“The only thing new under the sun is the history which you don’t know.” Harry S Truman
I am amazed at the number of Republicans and Democrats who love to credit our founding fathers with abundant wisdom, then conveniently ignore some of the historical facts about the legislation these legendary giants implemented during our early history. This is true whether for national health care, or, for appropriate workers’ compensation insurance coverage.
In 1798, the United States Congress passed an Act for Relief of Sick and Disabled Seamen. This law required all seamen who worked in the merchant marine (private companies) to pay a special tax to fund medical care and hospitals for seamen who were sick or injured. The government deemed that merchant seamen were necessary to the economic health of America and their hard labor jobs often produced injuries that if left untreated would result in an unnecessary loss of their labor and economic hardship for our country.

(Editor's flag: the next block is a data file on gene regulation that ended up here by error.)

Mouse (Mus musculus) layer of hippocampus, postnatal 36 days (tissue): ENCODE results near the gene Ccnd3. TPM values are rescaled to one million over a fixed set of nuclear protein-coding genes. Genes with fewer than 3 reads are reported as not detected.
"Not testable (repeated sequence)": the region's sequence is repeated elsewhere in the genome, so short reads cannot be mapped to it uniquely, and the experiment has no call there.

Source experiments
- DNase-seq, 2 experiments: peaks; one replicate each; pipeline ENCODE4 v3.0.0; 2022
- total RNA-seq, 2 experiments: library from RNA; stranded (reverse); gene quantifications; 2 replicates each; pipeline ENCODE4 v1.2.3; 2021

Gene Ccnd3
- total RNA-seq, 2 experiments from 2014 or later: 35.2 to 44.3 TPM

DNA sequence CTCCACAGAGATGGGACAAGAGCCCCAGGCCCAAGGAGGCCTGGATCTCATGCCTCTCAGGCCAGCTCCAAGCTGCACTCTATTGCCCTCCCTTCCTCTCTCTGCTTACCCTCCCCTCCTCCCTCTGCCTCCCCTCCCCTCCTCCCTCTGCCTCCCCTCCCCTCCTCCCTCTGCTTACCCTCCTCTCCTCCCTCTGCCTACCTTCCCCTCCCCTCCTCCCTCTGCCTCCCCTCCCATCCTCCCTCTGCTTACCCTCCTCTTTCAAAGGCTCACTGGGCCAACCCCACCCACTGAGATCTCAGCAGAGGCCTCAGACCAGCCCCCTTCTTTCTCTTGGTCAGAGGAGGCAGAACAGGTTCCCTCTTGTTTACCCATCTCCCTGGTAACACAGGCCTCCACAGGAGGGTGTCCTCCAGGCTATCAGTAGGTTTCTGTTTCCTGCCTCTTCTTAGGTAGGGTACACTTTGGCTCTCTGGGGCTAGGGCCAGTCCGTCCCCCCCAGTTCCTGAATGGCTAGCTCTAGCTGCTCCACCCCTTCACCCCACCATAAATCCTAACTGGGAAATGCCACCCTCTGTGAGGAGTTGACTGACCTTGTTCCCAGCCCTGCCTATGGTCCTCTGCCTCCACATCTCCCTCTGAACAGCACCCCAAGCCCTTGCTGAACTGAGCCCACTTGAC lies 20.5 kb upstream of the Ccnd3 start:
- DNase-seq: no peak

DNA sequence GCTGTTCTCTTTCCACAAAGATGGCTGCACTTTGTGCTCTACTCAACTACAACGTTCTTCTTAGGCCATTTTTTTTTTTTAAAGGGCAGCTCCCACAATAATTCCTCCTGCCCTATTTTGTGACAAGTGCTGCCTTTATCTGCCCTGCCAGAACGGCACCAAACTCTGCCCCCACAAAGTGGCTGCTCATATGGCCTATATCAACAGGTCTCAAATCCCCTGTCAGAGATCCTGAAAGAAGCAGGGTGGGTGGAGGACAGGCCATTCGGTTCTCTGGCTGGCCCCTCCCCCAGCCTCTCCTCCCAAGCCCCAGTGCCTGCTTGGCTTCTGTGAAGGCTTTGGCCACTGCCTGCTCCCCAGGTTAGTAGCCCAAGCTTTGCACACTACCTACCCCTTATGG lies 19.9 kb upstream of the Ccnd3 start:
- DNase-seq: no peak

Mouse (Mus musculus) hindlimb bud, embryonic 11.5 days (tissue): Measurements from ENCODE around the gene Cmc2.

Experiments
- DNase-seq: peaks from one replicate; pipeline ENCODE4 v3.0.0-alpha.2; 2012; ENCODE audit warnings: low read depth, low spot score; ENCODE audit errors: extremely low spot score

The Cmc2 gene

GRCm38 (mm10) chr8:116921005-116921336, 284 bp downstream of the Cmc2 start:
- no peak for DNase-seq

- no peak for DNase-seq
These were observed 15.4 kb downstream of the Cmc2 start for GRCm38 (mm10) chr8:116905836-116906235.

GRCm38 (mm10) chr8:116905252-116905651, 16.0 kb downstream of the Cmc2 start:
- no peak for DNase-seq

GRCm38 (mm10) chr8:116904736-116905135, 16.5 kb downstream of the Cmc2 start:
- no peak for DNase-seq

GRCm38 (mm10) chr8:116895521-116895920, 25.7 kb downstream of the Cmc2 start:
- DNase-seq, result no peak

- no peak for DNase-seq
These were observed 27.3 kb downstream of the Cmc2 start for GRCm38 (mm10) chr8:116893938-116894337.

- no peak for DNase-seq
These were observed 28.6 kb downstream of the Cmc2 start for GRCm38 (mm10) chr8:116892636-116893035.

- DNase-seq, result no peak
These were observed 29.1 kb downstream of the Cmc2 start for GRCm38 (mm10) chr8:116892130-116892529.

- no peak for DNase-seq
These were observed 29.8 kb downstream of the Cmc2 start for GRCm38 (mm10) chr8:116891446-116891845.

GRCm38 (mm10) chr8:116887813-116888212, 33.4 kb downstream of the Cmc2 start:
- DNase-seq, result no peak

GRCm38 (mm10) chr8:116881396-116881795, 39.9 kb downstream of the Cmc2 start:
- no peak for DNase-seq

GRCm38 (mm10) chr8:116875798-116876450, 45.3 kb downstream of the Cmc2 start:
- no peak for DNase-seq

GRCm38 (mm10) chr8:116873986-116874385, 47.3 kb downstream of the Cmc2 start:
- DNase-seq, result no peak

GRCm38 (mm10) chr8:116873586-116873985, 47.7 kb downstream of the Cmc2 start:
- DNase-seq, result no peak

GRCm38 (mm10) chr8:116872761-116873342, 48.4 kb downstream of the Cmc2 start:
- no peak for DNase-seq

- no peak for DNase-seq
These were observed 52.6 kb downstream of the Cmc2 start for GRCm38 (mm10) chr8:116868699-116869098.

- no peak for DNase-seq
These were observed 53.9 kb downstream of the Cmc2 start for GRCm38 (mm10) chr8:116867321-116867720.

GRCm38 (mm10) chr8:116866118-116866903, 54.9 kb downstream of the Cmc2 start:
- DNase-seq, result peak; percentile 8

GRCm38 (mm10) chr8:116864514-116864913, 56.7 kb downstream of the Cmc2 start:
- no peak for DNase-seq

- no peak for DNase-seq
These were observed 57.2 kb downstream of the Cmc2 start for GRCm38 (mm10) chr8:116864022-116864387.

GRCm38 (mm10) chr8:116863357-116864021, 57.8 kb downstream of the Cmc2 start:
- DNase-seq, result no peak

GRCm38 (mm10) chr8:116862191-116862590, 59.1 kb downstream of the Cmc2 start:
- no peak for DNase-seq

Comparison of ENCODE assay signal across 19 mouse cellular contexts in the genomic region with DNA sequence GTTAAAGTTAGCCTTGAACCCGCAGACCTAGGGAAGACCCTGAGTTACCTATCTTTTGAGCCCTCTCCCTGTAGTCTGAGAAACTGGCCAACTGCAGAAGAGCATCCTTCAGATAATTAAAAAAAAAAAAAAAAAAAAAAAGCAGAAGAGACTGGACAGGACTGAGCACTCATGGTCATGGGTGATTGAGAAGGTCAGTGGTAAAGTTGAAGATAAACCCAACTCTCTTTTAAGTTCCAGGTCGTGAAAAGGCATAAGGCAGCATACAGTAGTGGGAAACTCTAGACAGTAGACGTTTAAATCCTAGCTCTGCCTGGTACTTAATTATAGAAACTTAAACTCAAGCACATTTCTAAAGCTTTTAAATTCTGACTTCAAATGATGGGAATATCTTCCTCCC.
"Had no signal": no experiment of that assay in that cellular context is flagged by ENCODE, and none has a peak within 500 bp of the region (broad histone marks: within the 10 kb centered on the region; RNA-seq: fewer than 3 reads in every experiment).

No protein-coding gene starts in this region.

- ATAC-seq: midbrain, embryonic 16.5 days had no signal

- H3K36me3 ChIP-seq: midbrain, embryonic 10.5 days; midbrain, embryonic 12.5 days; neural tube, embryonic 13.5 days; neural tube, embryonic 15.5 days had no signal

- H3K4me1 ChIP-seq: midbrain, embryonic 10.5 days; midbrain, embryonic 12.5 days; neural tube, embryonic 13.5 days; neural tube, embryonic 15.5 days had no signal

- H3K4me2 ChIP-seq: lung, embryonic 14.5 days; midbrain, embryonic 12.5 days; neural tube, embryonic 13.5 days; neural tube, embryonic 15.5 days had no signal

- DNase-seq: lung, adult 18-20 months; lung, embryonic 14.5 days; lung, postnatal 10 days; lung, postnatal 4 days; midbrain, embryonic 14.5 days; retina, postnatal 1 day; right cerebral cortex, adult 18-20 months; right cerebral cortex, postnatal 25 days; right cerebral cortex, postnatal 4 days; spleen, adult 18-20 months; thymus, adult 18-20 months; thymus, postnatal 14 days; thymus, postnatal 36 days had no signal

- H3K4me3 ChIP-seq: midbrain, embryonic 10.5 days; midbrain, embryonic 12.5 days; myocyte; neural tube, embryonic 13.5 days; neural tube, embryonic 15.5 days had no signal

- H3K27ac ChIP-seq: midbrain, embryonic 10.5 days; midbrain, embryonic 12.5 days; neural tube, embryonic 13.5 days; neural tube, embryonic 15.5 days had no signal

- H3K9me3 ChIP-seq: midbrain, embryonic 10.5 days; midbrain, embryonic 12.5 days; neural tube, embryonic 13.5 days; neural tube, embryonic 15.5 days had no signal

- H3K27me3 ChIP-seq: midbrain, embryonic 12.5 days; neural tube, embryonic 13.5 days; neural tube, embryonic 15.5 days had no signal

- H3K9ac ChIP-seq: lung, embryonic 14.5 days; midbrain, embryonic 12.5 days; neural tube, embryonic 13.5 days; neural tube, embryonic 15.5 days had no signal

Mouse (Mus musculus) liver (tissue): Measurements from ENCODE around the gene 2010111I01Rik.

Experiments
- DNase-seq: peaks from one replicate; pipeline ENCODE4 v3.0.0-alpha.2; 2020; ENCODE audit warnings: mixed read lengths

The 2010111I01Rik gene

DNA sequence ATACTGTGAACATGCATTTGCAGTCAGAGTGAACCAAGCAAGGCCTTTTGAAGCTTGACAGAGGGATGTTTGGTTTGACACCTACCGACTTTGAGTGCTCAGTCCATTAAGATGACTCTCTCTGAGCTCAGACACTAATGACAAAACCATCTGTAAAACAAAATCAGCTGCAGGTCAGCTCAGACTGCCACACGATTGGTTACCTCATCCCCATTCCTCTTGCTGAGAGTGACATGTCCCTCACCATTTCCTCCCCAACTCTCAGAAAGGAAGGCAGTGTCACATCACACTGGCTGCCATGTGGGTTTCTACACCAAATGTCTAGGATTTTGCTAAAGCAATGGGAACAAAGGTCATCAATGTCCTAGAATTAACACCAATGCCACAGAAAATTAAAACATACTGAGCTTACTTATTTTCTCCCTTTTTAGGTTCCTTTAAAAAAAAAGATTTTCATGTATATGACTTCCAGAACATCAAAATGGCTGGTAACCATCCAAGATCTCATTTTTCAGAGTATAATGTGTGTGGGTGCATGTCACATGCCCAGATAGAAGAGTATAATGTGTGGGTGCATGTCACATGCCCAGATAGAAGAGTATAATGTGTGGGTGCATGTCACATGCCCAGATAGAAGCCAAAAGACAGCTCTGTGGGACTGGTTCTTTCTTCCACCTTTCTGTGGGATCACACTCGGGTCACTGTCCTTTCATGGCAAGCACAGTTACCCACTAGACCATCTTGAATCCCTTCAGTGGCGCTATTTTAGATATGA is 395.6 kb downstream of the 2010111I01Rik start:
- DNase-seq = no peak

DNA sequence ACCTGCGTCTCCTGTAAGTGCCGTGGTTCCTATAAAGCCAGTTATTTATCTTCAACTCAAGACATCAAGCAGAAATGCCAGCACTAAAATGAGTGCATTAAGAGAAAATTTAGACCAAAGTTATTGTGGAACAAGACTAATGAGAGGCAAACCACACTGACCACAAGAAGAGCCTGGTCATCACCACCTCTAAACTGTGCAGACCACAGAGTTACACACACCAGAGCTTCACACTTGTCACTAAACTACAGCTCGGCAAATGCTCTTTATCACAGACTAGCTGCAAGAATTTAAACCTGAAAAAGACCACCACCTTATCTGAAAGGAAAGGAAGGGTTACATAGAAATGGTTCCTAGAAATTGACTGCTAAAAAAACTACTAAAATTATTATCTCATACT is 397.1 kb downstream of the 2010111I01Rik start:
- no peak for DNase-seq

Thomas Jefferson was the Senate leader and John Adams the President. I dare say both of them were very familiar with our Constitution and it’s restrictions, yet they both helped put in place this common sense law and never once considered it an affront to personal liberty.
There is very little difference between that act and compulsory health insurance other than one is a tax and the other a fine if one doesn’t comply. Both require citizens to help fund their own health care. Both have the power to create a healthier workforce and consequently a healthier economy.
Next month marks the 100th anniversary of the Triangle Shirtwaist Factory fire, which is credited with the impetus for the need for strong unions; for national workers’ compensation laws; and, for states to enact safety laws regulating the workplace.
Today’s legislators would well be served by such history lessons.
John B. Boyd practices in Kansas City, Missouri (www.boydkenterlaw.com).